the small world effect is possible by low cost and fast transportation. The same holds true for tourism. So the intrepid British explorers who started early in the 18th century to roam all across Europe are the first indicators of this change. Look how old Thomas Cook (the company) is (Link: http://www.thomascook.com/thomas-cook-history/)

about 9 months ago
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The Memo That Spawned Microsoft Research

Aviation Pete Re:Microsoft then and now (148 comments)

Diversity. This was when Windows NT 3.1 was about to be released and it supported DEC Alpha as well as MIPS CPU's.

Diversity was never in favor at MS. They were forced to support DEC Alpha. The NT team had been recruited straight from DEC, and when DEC complained, MS agreed to support Alpha with their new OS. Which did not prevent DEC from wasting the opportunity they had with Alpha, but this is a different story. See http://www.bolenk.com/computer/history-of-windows-nt.php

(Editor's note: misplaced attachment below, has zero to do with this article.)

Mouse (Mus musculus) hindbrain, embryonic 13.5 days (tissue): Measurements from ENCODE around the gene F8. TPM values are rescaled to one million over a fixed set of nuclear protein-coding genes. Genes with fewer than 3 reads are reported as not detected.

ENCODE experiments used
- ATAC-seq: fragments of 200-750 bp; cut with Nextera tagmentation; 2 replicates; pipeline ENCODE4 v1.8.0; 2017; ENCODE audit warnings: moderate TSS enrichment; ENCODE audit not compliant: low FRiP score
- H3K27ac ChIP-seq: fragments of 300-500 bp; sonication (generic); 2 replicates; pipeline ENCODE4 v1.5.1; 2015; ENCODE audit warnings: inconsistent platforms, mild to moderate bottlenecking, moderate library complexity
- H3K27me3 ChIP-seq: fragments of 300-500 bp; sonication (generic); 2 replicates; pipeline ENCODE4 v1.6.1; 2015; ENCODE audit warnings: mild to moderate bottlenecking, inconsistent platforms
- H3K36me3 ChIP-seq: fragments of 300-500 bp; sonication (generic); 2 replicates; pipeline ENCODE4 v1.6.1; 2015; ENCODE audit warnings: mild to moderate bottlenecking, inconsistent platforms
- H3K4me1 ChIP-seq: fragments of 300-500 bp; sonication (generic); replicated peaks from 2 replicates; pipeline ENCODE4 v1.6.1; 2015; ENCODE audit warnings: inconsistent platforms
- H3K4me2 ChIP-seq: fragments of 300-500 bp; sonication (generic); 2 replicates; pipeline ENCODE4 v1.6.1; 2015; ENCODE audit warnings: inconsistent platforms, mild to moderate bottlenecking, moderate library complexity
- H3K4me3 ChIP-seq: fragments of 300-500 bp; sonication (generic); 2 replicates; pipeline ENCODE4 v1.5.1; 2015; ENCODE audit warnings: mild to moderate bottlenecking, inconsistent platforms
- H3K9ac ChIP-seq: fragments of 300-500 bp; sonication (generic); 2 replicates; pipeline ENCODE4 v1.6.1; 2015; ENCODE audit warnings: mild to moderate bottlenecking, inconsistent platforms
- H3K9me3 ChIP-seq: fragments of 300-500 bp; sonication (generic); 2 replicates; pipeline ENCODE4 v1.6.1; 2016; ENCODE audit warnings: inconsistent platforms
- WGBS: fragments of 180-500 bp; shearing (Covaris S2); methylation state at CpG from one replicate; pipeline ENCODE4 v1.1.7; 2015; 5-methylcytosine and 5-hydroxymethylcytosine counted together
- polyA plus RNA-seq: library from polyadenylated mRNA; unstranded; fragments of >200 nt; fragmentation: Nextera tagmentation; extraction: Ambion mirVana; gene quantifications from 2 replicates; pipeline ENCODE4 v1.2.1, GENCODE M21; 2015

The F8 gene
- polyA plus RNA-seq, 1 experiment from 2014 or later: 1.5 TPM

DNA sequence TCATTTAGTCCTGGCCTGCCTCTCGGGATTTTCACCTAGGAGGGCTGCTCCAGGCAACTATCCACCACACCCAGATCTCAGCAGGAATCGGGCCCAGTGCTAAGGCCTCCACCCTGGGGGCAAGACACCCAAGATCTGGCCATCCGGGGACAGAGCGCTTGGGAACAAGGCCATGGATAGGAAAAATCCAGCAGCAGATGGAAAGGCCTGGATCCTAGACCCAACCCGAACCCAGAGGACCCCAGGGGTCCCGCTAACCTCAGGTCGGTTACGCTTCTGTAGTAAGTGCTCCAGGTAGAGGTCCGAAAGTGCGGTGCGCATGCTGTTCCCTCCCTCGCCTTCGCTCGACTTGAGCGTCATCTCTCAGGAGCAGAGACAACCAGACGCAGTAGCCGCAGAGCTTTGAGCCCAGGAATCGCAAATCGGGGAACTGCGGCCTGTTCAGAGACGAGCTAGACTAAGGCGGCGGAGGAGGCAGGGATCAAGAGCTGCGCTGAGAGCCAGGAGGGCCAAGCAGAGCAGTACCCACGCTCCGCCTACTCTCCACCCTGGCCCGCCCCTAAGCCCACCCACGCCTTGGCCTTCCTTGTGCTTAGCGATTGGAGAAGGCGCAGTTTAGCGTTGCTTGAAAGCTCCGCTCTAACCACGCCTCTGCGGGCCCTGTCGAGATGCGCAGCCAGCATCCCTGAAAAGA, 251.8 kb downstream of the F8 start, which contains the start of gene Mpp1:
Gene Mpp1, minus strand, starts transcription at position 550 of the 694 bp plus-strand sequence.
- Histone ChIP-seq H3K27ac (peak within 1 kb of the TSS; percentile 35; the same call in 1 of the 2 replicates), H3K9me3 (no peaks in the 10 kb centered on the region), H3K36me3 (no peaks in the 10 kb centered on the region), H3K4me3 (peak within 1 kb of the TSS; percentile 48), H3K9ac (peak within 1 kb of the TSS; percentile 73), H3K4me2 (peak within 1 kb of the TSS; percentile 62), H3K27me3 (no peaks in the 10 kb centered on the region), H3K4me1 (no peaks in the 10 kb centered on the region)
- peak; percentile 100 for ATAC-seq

about 10 months ago
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The Man Who Created the Pencil Eraser and How Patents Have Changed

Aviation Pete Re:Independence of the courts ? (234 comments)

Judges back then were chosen based on merits. Judges today are chosen based on who they know.